> list is used *only* for security issues it should be fine.
>> �5. Most important: This is a learning experience for all of us. �What do you
want cleared up around these growing-pain considerations?
> I'll echo Shane's comments here. There is no need to rush things. Let
> them evolve naturally. Trying to anticipate issues before they arrive
> is likely to result in too much "red tape" around the project.
> That being said, again echoing Shane, I think mails like this that are
> purposefully designed to increase engagement and transparency will
> ensure that most issues are addressed in an appropriate and timely
> fashion. Keep up the great work.
> Ross
>> �- Dennis
>> -----Original Message-----
>> From: Rob Weir []
>> Sent: Tuesday, July 12, 2011 14:34
>> To:
>> Subject: Re: [DISCUSS] Project + PPMC Growing Pains
>> Is this intended as a blog post? �It reads like one. In particular I
>> don't see any proposals to discuss.
>> -Rob
>> On Jul 12, 2011, at 4:30 PM, "Dennis E. Hamilton"<>  wrote:
>>> We are just one month into being the Apache Podling. �It is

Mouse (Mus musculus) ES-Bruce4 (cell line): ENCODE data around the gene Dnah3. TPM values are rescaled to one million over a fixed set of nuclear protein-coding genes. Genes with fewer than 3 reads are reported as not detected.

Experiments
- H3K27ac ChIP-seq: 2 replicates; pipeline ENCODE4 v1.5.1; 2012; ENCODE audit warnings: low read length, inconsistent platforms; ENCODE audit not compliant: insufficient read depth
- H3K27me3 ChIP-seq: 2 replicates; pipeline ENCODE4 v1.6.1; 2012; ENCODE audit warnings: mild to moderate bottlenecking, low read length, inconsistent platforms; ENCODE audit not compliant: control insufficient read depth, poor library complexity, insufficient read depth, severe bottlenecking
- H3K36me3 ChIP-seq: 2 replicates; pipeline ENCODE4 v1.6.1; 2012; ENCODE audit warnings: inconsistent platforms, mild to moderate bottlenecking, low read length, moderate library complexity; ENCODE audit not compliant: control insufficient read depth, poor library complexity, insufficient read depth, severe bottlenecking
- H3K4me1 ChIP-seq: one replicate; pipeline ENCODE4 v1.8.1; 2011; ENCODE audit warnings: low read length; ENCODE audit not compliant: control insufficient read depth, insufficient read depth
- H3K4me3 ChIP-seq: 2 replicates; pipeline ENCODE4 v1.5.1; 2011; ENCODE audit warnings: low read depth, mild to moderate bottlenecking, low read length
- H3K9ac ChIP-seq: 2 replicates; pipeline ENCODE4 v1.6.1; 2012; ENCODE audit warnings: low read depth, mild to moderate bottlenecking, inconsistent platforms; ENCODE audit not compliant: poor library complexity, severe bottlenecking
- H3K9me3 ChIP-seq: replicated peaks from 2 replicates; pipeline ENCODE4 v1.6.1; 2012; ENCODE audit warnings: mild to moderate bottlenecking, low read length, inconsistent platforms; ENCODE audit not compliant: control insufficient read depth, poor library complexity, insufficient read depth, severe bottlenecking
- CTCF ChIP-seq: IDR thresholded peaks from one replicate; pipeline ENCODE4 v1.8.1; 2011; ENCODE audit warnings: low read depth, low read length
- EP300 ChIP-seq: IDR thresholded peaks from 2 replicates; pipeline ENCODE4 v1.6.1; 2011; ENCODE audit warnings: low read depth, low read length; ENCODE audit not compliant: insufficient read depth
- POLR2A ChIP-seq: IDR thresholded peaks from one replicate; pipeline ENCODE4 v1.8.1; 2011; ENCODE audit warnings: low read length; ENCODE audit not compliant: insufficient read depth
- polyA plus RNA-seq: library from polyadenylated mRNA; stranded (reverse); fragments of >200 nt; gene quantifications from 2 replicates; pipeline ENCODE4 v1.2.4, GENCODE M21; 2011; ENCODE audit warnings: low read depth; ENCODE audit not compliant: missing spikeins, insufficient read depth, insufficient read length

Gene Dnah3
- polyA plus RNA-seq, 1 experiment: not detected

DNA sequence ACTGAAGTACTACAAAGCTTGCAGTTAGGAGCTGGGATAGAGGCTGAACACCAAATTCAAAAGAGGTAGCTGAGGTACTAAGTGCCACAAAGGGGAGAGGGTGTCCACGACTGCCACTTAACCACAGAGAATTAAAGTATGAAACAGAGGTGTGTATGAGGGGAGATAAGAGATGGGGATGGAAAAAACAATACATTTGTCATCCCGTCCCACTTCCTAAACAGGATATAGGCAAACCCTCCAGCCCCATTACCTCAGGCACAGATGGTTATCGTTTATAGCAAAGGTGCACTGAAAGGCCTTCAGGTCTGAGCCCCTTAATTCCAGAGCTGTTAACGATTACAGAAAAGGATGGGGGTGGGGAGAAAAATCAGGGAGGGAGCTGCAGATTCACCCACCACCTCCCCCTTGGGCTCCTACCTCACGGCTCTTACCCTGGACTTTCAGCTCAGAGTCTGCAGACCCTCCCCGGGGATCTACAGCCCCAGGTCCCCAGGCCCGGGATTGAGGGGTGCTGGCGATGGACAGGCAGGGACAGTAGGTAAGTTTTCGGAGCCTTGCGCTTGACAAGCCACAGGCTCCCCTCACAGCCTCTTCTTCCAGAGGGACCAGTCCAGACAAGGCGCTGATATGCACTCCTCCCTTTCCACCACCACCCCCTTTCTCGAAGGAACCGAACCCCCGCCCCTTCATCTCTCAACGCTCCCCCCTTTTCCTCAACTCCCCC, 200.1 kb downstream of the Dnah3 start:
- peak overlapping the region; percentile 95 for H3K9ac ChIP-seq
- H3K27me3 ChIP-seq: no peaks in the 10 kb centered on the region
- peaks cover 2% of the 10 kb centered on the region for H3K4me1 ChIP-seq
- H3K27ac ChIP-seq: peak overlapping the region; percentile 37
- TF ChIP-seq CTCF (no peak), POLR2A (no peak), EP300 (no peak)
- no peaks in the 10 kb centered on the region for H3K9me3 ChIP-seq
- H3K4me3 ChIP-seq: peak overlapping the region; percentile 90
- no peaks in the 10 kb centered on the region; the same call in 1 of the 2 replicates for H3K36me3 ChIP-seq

useful to interesting to take stock of all that is happening and where we are.
>>> The main activity that we are all holding our breath over is the reconstitution
of the code base under Apache. �There is also concern for the documentation and web sites
and how they fit under an Apache umbrella.
>>> Depending on their interests and specialties, not everyone here is immediately
able to contribute much. �We are in the process of organizing and bringing over and IP-scrubbing
the initial artifacts for the project that will be the foundation for further work. �There
is not much to get our teeth into in terms of actual development until that is sorted out.